Correlation of neutrophil-to-lymphocyte ratio and clinical outcome of acute thrombotic stroke in patients with COVID-19
Keywords:Acute thrombotic stroke, COVID-19, neutrophil-to-lymphocyte ratio, NLR, predictor
The coronavirus disease 2019 (COVID-19) pandemic has caused millions of deaths worldwide. Acute ischemic stroke is a life-threatening risk factor for COVID-19 infection. Neutrophil-to-lymphocyte ratio (NLR) is one of the predictors of poor prognosis in acute ischemic stroke. The aim of this study was to assess the correlation between NLR values and the clinical outcome of acute thrombotic stroke patients with COVID-19 that was measured using the National Institutes of Health Stroke Scale (NIHSS). A cross-sectional hospital-based study was conducted in Dr. Soetomo General Hospital Surabaya, Indonesia. Patients with acute thrombotic stroke and COVID-19 admitted between 1 March 2020 and 31 May 2021 were recruited. The NLR values and the NIHSS scores were assessed during the admission and the correlation between NLR and NIHSS scores was calculated. This study included 21 patients with acute thrombotic stroke and COVID-19, consisting of 12 males and 9 females. The mean age was 57.6 years old. The mean NLR values was 8.33±6.7 and the NIHSS scores ranging from 1 to 33. Our data suggested a positive correlation between NLR values and NIHSS scores, r=0.45 with p=0.041. In conclusion, the NLR value is potentially to be used as a predictor of the clinical outcome in acute thrombotic stroke patients with COVID-19. However, further study is warranted to validate this finding.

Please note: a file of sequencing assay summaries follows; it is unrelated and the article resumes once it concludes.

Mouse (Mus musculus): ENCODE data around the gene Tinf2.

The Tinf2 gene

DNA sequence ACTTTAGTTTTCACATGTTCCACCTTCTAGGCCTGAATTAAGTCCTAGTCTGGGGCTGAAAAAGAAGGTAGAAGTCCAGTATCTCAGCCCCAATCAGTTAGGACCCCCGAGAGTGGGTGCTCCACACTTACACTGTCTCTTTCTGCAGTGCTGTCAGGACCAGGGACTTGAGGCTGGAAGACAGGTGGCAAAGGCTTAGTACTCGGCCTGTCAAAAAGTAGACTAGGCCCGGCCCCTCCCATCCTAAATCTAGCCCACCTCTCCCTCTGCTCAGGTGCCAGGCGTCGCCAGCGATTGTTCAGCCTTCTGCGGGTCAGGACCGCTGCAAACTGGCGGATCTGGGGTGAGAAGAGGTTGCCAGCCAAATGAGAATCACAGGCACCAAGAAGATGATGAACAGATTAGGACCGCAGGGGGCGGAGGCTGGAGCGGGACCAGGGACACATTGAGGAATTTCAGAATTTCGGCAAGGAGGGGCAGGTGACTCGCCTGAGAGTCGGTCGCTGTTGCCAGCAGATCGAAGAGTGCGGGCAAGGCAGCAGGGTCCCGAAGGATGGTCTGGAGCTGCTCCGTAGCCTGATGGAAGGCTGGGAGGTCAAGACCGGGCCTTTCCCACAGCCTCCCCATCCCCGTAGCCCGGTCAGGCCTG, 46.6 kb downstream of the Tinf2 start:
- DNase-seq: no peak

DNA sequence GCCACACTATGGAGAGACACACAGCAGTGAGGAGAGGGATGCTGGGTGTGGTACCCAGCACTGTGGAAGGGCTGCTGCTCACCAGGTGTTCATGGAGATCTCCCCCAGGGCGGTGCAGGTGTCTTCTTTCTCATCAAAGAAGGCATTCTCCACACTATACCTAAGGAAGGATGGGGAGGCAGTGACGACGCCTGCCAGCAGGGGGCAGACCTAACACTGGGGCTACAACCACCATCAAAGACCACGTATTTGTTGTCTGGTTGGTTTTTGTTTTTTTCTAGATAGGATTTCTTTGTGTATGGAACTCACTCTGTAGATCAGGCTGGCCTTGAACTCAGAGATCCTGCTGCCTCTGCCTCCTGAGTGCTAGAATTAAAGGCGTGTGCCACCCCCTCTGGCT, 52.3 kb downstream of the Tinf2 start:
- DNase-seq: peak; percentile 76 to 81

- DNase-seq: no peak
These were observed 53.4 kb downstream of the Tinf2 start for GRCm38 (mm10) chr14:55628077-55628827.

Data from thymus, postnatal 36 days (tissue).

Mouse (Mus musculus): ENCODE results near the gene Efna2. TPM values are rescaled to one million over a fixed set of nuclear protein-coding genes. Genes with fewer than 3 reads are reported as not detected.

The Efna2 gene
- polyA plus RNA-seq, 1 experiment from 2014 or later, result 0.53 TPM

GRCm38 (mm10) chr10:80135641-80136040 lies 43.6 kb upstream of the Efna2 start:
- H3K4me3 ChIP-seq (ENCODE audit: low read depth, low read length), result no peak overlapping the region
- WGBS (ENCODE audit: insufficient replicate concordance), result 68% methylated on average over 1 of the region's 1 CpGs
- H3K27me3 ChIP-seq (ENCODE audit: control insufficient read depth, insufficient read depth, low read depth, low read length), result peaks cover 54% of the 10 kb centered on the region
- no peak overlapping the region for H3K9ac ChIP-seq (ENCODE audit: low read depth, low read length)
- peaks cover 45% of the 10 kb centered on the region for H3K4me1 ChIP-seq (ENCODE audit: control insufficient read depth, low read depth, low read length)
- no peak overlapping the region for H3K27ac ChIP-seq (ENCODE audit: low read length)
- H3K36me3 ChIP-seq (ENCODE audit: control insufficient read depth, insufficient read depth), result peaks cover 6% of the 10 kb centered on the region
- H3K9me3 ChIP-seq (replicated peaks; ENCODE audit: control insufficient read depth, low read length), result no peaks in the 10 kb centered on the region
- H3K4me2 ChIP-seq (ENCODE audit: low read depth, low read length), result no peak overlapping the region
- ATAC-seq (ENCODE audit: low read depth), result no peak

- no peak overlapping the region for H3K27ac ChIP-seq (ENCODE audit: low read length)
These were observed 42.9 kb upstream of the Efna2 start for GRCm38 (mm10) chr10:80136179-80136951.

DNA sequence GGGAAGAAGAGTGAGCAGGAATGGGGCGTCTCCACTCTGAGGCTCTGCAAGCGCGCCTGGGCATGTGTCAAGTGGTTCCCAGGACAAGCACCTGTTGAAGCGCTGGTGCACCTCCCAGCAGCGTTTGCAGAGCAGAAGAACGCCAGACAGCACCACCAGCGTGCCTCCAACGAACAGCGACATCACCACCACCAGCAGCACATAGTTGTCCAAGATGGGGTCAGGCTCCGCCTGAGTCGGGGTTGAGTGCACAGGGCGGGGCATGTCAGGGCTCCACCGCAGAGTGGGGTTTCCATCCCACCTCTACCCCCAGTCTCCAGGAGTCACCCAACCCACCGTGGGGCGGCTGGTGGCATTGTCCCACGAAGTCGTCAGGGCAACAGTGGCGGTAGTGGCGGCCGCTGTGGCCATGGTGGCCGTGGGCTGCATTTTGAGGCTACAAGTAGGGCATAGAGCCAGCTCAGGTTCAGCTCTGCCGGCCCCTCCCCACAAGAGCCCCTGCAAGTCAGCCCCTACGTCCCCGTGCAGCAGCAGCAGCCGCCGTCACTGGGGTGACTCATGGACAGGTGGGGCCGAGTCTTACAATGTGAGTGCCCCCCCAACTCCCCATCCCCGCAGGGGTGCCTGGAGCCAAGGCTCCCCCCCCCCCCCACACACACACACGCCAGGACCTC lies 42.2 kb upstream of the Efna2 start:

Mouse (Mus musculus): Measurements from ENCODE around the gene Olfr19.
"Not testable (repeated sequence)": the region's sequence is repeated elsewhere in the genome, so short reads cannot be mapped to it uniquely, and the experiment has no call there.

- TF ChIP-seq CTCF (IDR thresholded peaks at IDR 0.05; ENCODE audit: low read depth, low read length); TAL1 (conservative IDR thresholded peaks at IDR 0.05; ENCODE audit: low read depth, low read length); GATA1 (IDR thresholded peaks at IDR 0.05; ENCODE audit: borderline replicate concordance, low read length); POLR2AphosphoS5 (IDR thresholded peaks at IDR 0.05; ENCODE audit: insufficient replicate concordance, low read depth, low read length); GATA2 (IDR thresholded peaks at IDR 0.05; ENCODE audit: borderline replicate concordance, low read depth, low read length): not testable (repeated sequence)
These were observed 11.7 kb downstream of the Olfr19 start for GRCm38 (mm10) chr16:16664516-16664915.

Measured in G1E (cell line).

Copyright (c) 2021 Rizky Sarengat, Mohammad Saiful Islam, Mohammad Saiful Ardhi
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